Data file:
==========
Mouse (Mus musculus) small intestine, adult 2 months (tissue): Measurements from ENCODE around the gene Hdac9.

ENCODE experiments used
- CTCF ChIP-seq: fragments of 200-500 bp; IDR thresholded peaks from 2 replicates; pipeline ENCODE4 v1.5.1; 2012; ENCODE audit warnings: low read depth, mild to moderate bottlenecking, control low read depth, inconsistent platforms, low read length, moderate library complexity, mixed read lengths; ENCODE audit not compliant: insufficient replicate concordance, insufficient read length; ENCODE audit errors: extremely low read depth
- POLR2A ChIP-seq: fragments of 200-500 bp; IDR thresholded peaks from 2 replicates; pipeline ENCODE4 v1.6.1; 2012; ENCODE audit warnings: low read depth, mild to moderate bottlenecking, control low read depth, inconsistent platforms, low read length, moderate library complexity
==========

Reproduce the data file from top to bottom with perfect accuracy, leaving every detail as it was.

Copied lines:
Mouse (Mus musculus) small intestine, adult 2 months (tissue): Measurements from ENCODE around the gene Hdac9.

ENCODE experiments used
- CTCF ChIP-seq: fragments of 200-500 bp; IDR thresholded peaks from 2 replicates; pipeline ENCODE4 v1.5.1; 2012; ENCODE audit warnings: low read depth, mild to moderate bottlenecking, control low read depth, inconsistent platforms, low read length, moderate library complexity, mixed read lengths; ENCODE audit not compliant: insufficient replicate concordance, insufficient read length; ENCODE audit errors: extremely low read depth
- POLR2A ChIP-seq: fragments of 200-500 bp; IDR thresholded peaks from 2 replicates; pipeline ENCODE4 v1.6.1; 2012; ENCODE audit warnings: low read depth, mild to moderate bottlenecking, control low read depth, inconsistent platforms, low read length, moderate library complexity